Great Team Working Challenge! Each Scout handling a guyline needs to be vigilant!
Great Team Working Challenge! (Each Scout handling a guyline needs to be vigilant!)

SCOUT MEETING CHALLENGES MAIN PAGE Pioneering and Team Building

Scout Meeting Challenge: Free-Standing Flagpole

This design idea was retrieved from John Thurman’s Pioneering for the Patrol.

Planning their attack, pooling their resources in tying round lashings, using teamwork in applying the square lashings, and ingenuity in adding the guylines.
Interpatrol Pioneering Challenge

When the patrols have learned their round lashing and square lashing, they’ll be ready for this indoor challenge which gives them an opportunity to use what they’ve learned in a new way. Additionally, they get to plan their “attack,” pool their resources, use their ingenuity, and put into practice the teamworking skills necessary to complete the task.

Materials needed for each patrol:

  • six 5-foot Scout Staves
  • seven 6 to 10-foot x 1/4-inch manila lashing ropes
  • four light guylines
  • one 15-foot light line (for halyard)
  • one 3-foot cord (to make top loop for halyard)
  • two pencil-sized sticks (if needed to secure patrol flag to halyard through existing grommets)
  • their patrol flag

The challenge. Ask the patrols to each build a self-standing flagpole capable of raising and lowering their patrol flag. Have the necessary materials on hand, and present them with the following design:

NOTE: This challenge can be presented without the design! If no design is provided, and just the challenge is given as stated above, the Scouts will be confronted with having to figure out their own approach that will work! However, the design is ingenious and sooner or later worthy of being shared.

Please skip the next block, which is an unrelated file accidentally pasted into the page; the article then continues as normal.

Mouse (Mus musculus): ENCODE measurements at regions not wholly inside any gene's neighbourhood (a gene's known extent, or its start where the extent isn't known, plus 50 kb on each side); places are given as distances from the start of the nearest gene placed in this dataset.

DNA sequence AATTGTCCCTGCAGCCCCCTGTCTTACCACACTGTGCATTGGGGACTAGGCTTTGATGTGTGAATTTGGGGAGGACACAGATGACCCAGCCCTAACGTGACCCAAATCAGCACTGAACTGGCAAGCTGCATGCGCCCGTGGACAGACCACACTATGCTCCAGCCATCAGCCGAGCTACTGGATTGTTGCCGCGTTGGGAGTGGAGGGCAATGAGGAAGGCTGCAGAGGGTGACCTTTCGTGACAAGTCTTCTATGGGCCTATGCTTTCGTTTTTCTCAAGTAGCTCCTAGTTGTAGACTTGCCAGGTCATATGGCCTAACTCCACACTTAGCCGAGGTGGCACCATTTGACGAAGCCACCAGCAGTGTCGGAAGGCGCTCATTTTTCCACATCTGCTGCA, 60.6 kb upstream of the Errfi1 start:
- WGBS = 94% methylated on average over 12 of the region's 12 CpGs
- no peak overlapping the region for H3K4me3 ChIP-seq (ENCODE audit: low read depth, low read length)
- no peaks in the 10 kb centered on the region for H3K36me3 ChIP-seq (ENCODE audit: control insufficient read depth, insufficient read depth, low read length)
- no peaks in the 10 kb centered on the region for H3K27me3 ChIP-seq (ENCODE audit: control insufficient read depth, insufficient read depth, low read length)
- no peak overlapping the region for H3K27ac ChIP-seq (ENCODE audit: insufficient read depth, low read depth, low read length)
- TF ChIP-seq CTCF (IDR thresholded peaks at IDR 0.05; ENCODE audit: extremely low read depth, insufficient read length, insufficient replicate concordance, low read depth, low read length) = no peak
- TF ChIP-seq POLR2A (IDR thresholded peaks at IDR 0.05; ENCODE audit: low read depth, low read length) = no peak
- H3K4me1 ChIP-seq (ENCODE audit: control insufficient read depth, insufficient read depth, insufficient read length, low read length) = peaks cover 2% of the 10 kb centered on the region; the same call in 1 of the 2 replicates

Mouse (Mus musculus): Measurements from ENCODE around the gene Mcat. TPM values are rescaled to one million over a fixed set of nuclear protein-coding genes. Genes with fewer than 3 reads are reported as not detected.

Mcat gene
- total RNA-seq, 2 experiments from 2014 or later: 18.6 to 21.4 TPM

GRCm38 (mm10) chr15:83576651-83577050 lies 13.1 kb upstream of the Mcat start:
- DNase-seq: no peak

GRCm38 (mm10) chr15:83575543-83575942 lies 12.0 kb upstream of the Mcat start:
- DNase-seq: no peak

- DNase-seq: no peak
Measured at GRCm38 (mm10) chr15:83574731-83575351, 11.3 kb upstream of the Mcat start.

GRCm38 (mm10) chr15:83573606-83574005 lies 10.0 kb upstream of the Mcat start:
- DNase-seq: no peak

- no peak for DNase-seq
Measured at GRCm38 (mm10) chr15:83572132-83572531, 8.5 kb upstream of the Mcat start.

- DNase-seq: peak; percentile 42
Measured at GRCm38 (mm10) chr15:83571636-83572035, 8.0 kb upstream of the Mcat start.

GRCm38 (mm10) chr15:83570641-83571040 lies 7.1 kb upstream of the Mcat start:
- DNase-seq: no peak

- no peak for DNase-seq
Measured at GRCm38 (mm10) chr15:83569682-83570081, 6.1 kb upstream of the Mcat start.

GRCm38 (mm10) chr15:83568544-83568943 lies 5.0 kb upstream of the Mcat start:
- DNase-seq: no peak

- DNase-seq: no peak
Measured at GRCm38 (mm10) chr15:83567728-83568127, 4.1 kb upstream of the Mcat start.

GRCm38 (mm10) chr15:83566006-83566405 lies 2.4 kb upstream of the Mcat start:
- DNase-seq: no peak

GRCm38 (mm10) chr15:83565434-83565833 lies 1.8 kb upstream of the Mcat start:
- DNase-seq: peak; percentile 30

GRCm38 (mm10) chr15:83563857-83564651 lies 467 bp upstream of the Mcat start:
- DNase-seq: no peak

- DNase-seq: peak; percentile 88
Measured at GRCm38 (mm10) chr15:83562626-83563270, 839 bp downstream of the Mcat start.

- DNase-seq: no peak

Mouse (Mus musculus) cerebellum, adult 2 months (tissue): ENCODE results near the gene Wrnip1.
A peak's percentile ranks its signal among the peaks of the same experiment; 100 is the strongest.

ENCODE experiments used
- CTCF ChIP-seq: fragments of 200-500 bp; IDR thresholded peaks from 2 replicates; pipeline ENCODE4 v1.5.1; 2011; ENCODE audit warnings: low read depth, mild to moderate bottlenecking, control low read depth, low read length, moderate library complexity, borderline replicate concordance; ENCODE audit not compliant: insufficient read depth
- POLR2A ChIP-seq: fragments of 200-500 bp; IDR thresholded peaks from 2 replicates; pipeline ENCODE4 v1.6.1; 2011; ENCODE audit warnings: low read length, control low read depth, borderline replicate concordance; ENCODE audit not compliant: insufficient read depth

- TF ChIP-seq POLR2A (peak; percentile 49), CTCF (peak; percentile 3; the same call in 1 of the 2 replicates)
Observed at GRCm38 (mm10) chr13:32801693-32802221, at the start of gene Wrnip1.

Some thoughts:

1) This self-standing flagpole is ideal when a flagpole is desired indoors (or outdoors when there’s no way to drive stakes into the ground or dig a hole).

Set a time limit and make it a race.
Set a time limit and make it a race.

2) Depending on the ceiling’s height, the flagpole can be built higher merely by lashing on additional pole sections.

3) To shorten the pole if the ceiling is lower than 10 feet,  just round lash two staves together.

4) Naturally, following the design, the Patrol Leader can have members of his patrol divide the tasks so that the pole and the support frame are constructed simultaneously.

Got it up!
Got it up!

5) The method of placing two 5-foot staves end to end, and lashing a third joining stave in the middle where the two others touch can be seen as somewhat of a departure, but will yield a very stable 10-foot flagpole, provided the four Round Lashings are tight and well-spaced.

6) The 3′ cord for the halyard loop can be fastened to the top stave in a variety of ways: a bowline with a clove hitch, a bowline with two half hitches, a doubled over rolling hitch, etc., etc.

7) The guylines can also be attached in a variety of ways (and will be), though rolling hitches around both the pole and the support frame are recommended.

SCOUT MEETING CHALLENGES MAIN PAGE